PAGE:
But you know, we don't quite trust that. So we have $200; and we see someone who would be greatly relieved of much misery; and it would be an expression of mercy to give them possibly all $200, or say even $100 of it. But we begin to think, "Well, I'll need that for the rent, I'll need that for the car payment, or I will need that for so and so." So we give them a good word and try to see what we can do to "help" them, but we don't turn [give] it out because we do not trust the endless supply of X.

However, one cannot do this as an act of will. One can only do it as one experiences agape; and it is interesting when one finds out what one has not been able to experience. Then one can begin to look at what has been obstructing it. You see, all the states of the spiritual man--AGAPE, FAITH and GRACE--are all available to us at all times; but we have them blocked off by various obstructions in the self until we cannot express them. We cannot experience them. So it is not a matter of making an effort to gain something. It is to be aware of the obstructions, and to bring these obstructions to light very carefully, beautifully--if one applies them as to what the obstructions are.

As we continue, we might see more about these obstructions,

"For with what measure you measure, it shall be measured to you."

In other words, as one is able to see all mankind as an expression of X, even though they may be, what we may call, uncouth, as the lady said "they just don't have any couth" or it may be that we feel that they are not polite--and that they are not worthy people. But we are then comparing them to an ideal. You see, the rest of the world is based on ideals; and of course, ideals are all serving mammon. Many of the ideals are subtle and hide under many nice justifications; but as we apply these ideas (that were given to the students as a means to work with) we will discover for ourselves, what our obstructions are that prevent us from experiencing agape more fully. Now this continues. He spoke a parable also to them,

"Can a blind man guide a blind man?"

Obviously not on a literal level. But he is talking about a man or woman who is blind to the obstructions in the self - things that are still hidden away, talking to X in the name of I, still giving false information, still seeing "what ought to be" as opposed to WHAT IS; seeing what is and seeing the value only in what ought to be--and will not both fall into a pit of depression--a pit of unpleasant emotions; and possibly all the way down to the various adaptations that go with that.

"No student is above his teacher."

Now we begin to see possibly why this discourse took place. Some of the students felt that they could be given the powers to do the things that the teacher was doing. They wanted to be like him, or maybe even a little greater. Greed, vanity and pride ask for some strange things sometimes.

"No student is above his teacher, but when he is perfected"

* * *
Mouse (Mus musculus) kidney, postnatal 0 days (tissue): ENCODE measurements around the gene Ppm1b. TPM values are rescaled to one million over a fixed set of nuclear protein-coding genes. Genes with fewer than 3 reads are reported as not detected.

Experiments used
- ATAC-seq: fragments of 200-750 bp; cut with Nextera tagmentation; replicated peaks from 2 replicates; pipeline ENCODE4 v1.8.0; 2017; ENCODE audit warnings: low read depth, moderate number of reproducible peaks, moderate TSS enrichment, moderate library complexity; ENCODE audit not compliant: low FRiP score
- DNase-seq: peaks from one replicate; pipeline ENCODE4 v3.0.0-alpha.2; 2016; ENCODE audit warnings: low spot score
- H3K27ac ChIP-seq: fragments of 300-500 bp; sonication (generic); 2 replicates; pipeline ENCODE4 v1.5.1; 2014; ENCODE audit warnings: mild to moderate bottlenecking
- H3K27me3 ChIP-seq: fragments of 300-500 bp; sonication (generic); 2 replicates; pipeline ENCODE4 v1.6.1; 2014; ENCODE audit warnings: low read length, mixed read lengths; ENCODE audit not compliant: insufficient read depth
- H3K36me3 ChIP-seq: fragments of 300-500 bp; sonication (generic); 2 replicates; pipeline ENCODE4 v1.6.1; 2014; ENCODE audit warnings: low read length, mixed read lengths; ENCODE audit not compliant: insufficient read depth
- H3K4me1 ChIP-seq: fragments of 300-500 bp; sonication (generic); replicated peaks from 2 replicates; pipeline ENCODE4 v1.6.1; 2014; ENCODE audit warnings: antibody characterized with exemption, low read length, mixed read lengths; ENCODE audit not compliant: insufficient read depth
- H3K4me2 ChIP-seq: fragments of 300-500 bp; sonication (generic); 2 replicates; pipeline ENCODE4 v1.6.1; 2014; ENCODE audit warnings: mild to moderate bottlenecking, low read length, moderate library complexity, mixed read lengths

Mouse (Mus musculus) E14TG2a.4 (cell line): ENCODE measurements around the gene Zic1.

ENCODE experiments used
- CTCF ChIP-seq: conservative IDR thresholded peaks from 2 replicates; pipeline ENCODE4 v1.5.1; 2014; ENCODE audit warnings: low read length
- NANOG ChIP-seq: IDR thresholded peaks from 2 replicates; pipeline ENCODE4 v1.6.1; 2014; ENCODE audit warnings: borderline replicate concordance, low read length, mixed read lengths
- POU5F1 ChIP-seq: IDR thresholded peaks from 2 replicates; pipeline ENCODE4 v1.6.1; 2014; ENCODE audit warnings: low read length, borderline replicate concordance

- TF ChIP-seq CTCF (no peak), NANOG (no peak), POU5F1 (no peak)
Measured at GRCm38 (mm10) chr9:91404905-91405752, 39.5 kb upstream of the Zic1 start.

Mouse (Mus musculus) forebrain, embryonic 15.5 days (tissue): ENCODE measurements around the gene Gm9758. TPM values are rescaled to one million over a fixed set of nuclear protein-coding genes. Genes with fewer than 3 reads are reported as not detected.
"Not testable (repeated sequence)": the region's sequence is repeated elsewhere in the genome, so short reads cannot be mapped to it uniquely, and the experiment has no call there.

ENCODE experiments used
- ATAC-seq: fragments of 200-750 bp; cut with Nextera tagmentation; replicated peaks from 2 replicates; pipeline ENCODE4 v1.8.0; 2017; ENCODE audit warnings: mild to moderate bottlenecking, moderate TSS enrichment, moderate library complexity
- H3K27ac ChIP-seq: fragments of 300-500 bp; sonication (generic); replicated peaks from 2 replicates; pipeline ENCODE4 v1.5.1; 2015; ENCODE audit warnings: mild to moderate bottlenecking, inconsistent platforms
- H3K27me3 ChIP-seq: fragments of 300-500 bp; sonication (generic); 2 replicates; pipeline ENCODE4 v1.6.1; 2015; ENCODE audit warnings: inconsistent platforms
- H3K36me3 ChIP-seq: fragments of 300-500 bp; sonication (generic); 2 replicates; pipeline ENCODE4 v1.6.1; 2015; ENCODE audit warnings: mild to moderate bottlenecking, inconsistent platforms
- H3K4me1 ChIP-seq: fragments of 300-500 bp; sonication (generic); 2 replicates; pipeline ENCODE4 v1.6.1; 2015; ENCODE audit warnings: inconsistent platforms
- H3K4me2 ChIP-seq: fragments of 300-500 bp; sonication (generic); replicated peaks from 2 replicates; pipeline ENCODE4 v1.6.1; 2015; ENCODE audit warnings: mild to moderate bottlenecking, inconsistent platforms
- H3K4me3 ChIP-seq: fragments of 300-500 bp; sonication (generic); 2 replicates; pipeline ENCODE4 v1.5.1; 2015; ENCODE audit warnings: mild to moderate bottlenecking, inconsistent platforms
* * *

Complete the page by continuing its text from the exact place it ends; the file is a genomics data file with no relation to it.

which means completed in all the spiritual experiences. He may already have undergone CONFESSION, SURRENDER, REPENTANCE and BAPTISM. He may be a NEW MAN and he may have experienced a glimpse of AGAPE; but he is not completed in it and only as he observes these obstructions to get even, to stick up for his rights, to have attention and approval, to have what is fair, to get over blaming, to quit trying to do and believe as he is told by his authorities, quit hoping that he can behave anyway he wants to just by putting on a front - in other words, escape the ideas of the Scribes and the Pharisees.

"But when completed or perfected, everyone will be like his teacher."

In other words, the teacher is capable possibly of complete AGAPE, FAITH and GRACE and the student when perfected or completed will be like him. But the student thinks, "Give me and then "I" can do the things you do. Tell me how to have faith." HE is pointing out here how one will experience greater and higher spiritual experiences of agape, grace and faith.

"But why do you see the speck in thy brother's eye and yet does not consider the block in thine own eye?"

The eye, as we have seen, is the inner perception, that which perceives - that which puts the value on. It is the AWARENESS FACTOR of the awareness aspect of man. HE is saying, how come you are so capable of seeing a little flaw in your brother - your brother told a little fib or your brother did this - but you don't see that big block in your own eye? In other words, one has felt that one is much further advanced than one is, that one has experienced much more than one has.

This is vanity that is forever painting a false picture and trying to convince man that he is more aware than he is - that he has already gotten all the pickles out of the barrel. But He says you've got a big block in your own eye and you're wanting to pick a little speck out of the other. In other words, these students were wanting to go out and get other people all straightened out. Possibly somebody was sick. "How come I can't heal him? Give me the power to heal him!" But you see, there are certain things that obstruct that, and when the obstructions are removed, it is the natural state of affairs. It comes about as natural as breathing.